Astronaut Nicole Aunapu Mann is set to become the first Native American woman in space when NASA launches its new crew to the International Space Station this fall.
The expected launch date is Wednesday, Oct. 5. Mann will serve as commander on the SpaceX Crew-5 mission and will be joined by three others, astronaut and pilot Josh Cassada, astronaut Koichi Wakata from the Japan Aerospace Exploration Agency, and Russian cosmonaut Anna Kikina.
"I feel, I think in one word, just absolutely excited," Mann, an enrolled member of the Wailacki of the Round Valley Indian Tribes, told ABC News. "The training that we've been through the launch with this crew, it's going to be an incredible mission."
Born in California, Mann graduated from the U.S. Naval Academy, where she was the varsity women's soccer captain. She earned a master's degree in mechanical engineering from Stanford and later became a colonel in the U.S. Marine Corps. She has been deployed twice aboard aircraft carriers, flying missions in support of combat operations in Iraq and Afghanistan, and was awarded six medals for her service.
"Teamwork is so important to human spaceflight," she told ABC News. "And I think my background in the Marine Corps and also playing soccer on a team really helped develop that."
The expedition will be Mann's first space flight since she became an astronaut in 2013. She is one of eight members of NASA's 21st astronaut class, nicknamed the "Eight Balls," formed for space station operations and potential future assignments to the Moon and Mars.
During the upcoming mission, which is set for launch on Monday, Oct. 3, the team will conduct scientific experiments to benefit life on Earth and prepare for human exploration of outer space. Their preparation included instruction in space station systems, Russian language and robotics, as well as science and physiological and survival training.
"We'll get a chance to do a couple of spacewalks, flying the robotic arm, and so there's a lot that goes into that preparation to be ready for your mission," Mann said.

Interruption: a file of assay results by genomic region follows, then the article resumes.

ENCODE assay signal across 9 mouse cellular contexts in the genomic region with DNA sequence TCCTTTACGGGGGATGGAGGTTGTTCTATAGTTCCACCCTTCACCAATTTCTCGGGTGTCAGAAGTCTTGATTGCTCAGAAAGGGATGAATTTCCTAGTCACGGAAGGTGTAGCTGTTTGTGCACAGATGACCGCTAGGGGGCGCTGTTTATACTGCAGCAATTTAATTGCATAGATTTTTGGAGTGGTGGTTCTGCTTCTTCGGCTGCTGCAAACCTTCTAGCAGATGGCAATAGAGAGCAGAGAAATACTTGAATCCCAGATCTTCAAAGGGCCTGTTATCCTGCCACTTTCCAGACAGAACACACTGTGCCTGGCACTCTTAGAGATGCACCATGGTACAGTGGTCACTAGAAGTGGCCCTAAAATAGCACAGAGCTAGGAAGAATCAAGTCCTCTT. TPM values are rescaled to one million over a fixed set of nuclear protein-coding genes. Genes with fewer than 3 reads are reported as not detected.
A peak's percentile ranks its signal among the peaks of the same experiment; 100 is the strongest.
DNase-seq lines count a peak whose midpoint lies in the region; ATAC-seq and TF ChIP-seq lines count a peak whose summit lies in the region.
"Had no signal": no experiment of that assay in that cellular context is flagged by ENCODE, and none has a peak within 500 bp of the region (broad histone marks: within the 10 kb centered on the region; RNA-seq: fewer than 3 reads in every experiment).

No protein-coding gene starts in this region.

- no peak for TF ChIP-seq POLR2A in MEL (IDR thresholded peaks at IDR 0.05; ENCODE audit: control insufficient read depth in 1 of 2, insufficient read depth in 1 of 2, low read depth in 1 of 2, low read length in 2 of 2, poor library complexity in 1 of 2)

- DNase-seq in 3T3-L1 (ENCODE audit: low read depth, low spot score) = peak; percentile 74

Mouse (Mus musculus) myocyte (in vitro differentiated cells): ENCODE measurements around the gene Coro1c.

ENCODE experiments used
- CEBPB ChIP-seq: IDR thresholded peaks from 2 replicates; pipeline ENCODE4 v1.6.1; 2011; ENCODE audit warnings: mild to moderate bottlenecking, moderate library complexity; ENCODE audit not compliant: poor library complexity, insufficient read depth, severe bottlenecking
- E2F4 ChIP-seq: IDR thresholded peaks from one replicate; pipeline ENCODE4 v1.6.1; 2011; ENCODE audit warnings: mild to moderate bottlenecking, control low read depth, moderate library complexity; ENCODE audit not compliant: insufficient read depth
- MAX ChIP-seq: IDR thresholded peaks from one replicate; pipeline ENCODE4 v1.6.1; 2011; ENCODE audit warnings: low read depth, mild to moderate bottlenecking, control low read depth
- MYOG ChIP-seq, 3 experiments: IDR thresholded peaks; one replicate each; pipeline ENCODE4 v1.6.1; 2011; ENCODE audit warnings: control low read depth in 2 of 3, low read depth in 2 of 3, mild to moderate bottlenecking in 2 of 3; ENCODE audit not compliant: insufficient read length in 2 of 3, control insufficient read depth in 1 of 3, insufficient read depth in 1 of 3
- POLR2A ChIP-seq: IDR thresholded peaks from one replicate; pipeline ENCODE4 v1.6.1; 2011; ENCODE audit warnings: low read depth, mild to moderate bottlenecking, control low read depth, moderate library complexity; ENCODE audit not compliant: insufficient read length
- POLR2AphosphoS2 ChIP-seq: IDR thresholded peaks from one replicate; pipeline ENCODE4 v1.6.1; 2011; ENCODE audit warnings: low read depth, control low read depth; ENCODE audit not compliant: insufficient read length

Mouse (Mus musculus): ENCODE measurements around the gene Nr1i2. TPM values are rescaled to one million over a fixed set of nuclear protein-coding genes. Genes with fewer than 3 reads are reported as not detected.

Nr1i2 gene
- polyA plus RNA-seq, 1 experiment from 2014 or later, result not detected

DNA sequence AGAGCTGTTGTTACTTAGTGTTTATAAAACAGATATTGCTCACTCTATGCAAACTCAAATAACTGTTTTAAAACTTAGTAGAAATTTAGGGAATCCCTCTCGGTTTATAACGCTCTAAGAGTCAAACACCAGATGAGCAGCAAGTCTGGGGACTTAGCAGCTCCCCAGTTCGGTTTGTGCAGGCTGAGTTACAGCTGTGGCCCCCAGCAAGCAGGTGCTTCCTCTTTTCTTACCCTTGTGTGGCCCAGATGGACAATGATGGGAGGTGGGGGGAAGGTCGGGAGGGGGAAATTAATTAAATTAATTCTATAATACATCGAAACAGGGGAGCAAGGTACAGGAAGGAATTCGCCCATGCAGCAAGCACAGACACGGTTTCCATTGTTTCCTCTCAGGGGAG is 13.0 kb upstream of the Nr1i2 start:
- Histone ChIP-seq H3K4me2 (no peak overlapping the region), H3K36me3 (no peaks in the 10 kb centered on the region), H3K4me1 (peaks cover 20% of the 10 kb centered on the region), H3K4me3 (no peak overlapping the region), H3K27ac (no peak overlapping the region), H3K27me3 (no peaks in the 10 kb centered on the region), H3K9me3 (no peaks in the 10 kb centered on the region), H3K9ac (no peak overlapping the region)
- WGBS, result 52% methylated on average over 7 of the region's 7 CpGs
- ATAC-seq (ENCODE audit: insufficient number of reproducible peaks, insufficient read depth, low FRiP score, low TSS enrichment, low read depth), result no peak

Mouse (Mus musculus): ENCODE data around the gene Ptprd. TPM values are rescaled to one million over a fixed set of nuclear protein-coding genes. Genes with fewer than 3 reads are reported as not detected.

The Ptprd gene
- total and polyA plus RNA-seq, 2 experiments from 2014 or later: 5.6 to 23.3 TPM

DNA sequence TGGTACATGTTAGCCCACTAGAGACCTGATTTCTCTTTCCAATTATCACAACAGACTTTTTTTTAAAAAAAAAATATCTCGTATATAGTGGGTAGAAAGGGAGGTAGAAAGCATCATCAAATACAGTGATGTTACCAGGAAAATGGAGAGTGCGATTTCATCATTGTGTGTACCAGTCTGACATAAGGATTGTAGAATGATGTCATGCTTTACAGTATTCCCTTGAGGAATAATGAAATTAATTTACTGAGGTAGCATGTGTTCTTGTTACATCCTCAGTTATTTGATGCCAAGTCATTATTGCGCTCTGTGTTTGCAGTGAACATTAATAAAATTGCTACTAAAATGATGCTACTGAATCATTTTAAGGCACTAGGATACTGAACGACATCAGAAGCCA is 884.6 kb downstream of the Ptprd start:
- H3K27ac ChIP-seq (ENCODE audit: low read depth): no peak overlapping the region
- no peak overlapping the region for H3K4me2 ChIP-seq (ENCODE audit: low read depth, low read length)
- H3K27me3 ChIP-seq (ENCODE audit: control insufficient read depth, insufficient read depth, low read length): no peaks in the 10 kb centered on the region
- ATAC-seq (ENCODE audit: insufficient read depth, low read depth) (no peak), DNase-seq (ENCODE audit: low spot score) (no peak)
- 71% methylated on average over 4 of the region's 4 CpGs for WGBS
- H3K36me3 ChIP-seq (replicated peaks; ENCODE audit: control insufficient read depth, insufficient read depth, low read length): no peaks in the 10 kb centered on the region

Cassada, who along with Mann are the last two in their class to fly to space, described her as "incredibly capable" and one of his "closest friends."
"Her ability to shift gears is really interesting -- this ability to say, 'OK, Josh, you're joking. We're done joking. We're focusing and we are 100% operational this moment,'" he told ABC News. "And it's really neat that it takes us all in the exact same direction just very organically."
In his allocated 3.3 pounds of personal items, Cassada said he plans to pack 1980s movies for the team to watch every Friday, teasing Mann for never understanding his movie references and jokes, despite growing up in the '80s.
Mann, on the other hand, said she will bring her wedding ring and a gift from her mother when she was young: a dream catcher, which in some Native American cultures symbolizes unity and provides protection.
In 2002, when John Herrington, an enrolled member of the Chickasaw Nation, became the first Native American man to fly into space, he carried the Nation's flag and a traditional flute on his 13-day voyage.
At the end of the day, Mann said, it "really doesn't matter if you're a woman or a man or what country you're from, or your gender or your race."
"We are coming together as a human race," she said, "And our mission on board the International Space Station of developing this technology and research to benefit all of humankind is really what brings us together."